Journal Article

Global distribution of TEM-1 and ROB-1 β-lactamases in <i>Haemophilus influenzae</i>

D. J. Farrell, I. Morrissey, S. Bakker, S. Buckridge and D. Felmingham

in Journal of Antimicrobial Chemotherapy

Published on behalf of British Society for Antimicrobial Chemotherapy

Volume 56, issue 4, pages 773-776
Published in print October 2005 | ISSN: 0305-7453
Published online August 2005 | e-ISSN: 1460-2091 | DOI: https://dx.doi.org/10.1093/jac/dki281
Global distribution of TEM-1 and ROB-1 β-lactamases in Haemophilus influenzae

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Objectives: To determine the global distribution of TEM-1 and ROB-1 β-lactamases in Haemophilus influenzae isolated from patients with community-acquired respiratory tract infection during the first 4 years of the PROTEKT study (1999–2003). To investigate the activities of commonly used antibiotics against these isolates.

Methods: For 14 870 H. influenzae, MIC testing was performed using NCCLS broth microdilution methodology. For 2225 β-lactamase-positive (BLP) H. influenzae, TEM-1 and ROB-1 genes were detected using a Taqman PCR method.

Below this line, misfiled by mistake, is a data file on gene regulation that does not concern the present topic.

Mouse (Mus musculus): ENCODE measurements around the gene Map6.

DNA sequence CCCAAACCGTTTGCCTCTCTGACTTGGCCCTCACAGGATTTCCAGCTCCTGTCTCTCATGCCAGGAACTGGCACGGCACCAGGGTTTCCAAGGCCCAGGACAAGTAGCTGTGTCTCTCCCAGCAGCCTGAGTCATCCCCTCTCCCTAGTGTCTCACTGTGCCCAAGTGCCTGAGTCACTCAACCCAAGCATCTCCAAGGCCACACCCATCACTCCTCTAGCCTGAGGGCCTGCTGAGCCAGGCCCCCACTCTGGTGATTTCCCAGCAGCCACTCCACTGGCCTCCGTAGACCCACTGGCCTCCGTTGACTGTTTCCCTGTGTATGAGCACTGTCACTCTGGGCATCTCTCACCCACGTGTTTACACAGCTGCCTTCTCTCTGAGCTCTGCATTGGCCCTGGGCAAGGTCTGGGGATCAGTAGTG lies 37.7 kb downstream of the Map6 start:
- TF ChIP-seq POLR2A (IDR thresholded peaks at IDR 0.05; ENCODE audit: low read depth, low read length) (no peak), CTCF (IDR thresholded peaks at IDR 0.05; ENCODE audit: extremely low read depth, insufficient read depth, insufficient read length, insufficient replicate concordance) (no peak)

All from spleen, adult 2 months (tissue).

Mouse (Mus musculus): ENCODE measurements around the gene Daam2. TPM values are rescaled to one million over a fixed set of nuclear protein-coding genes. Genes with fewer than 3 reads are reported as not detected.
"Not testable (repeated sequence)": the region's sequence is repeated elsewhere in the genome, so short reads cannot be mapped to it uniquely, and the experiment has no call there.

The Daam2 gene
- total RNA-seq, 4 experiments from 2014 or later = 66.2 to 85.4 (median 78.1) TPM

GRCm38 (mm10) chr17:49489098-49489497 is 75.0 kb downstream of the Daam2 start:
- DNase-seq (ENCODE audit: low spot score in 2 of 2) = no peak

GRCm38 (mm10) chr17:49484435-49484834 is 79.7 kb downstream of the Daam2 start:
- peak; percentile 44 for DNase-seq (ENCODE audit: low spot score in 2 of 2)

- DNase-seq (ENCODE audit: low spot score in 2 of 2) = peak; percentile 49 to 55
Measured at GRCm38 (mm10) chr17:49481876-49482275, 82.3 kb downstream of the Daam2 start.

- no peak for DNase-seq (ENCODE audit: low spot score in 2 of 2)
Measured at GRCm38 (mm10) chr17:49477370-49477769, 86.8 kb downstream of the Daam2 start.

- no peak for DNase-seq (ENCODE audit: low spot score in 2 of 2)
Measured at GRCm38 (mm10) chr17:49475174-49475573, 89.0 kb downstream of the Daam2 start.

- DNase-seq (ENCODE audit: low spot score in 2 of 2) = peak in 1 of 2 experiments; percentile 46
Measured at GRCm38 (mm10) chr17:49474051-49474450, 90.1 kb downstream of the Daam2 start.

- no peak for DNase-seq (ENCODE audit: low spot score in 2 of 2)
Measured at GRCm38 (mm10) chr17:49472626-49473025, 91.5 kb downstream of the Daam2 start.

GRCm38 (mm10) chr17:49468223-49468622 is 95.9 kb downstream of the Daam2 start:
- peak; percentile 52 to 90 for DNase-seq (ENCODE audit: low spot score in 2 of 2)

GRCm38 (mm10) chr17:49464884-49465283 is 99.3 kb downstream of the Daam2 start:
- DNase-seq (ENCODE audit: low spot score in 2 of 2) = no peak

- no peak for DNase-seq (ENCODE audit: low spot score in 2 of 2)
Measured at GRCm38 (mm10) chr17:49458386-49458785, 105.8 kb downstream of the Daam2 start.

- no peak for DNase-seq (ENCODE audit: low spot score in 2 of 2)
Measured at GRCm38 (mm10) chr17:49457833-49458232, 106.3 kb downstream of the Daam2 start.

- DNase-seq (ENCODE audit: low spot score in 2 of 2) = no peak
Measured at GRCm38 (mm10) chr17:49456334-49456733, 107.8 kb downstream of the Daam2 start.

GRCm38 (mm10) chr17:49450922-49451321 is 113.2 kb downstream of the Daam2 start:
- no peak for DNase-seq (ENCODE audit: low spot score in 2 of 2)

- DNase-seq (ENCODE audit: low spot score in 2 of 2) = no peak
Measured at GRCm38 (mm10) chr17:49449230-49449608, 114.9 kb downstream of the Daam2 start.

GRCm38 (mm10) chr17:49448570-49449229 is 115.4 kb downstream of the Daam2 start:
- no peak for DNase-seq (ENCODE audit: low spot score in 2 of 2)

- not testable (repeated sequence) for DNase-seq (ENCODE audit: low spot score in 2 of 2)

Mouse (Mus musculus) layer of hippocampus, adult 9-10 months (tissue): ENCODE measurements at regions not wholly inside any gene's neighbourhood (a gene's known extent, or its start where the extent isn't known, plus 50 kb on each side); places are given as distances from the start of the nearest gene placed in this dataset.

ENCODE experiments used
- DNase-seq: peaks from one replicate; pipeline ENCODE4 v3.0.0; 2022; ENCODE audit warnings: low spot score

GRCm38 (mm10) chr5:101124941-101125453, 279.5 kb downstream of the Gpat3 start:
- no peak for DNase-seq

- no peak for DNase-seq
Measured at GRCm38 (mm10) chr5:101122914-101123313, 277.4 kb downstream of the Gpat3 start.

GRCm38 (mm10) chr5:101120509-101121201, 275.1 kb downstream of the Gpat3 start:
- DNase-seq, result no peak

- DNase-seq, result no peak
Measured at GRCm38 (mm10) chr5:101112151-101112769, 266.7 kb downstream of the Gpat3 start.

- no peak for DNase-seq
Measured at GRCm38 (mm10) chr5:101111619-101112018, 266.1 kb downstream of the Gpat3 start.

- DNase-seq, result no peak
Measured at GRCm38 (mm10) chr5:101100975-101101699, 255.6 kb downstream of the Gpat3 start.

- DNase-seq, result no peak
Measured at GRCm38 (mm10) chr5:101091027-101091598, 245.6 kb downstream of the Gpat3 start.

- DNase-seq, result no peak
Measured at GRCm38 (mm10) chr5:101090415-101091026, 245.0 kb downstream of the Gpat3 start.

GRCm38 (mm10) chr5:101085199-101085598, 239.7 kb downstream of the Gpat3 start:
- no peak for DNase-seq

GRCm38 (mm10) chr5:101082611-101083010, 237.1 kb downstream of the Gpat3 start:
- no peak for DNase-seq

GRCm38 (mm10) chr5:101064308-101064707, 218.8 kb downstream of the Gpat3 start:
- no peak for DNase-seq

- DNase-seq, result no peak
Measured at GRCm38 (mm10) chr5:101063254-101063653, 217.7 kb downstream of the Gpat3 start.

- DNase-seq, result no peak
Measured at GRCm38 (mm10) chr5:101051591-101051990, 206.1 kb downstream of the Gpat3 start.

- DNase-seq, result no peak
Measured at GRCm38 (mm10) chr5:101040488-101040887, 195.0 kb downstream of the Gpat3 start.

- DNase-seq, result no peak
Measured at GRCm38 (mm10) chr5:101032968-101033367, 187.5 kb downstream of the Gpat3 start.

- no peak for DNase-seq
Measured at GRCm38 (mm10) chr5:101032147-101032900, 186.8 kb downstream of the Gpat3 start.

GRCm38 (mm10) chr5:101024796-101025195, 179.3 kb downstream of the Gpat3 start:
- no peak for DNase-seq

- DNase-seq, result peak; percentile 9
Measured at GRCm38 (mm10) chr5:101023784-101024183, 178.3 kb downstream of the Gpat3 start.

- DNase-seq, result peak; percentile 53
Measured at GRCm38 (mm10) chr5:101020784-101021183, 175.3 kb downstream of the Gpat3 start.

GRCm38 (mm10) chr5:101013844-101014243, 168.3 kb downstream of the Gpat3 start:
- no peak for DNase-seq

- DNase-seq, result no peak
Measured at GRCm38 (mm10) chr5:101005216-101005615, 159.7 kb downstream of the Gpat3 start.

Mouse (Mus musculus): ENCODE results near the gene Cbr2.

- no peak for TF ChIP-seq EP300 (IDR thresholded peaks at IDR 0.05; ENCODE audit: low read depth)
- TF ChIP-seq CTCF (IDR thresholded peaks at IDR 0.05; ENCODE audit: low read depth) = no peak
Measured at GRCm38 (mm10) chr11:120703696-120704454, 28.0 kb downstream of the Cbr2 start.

Results: β-Lactamase positivity was 15.0% overall but varied greatly by country (<5% in several countries to 67.9% in Taiwan). Prevalences of TEM-1 and ROB-1 BLP H. influenzae were 93.7% and 4.6%, respectively, however almost all ROB-1 isolates were found in Canada, the USA and Mexico. ROB-1 isolates (n = 102) were less susceptible against cefaclor (29.4% versus 87.6%) and cefprozil (42.2% versus 91.9%) than TEM-1 (n = 2085) isolates. Differences in susceptibility rates for chloramphenicol, co-trimoxazole and tetracycline were also found between the two groups.

Conclusions: The ROB-1 β-lactamase was found almost exclusively in North America and was more active against cefaclor and cefprozil than the TEM-1 β-lactamase.

Keywords: surveillance; resistance genes; cefaclor; cefprozil

Journal Article.  1505 words. 

Subjects: Medical Oncology ; Critical Care

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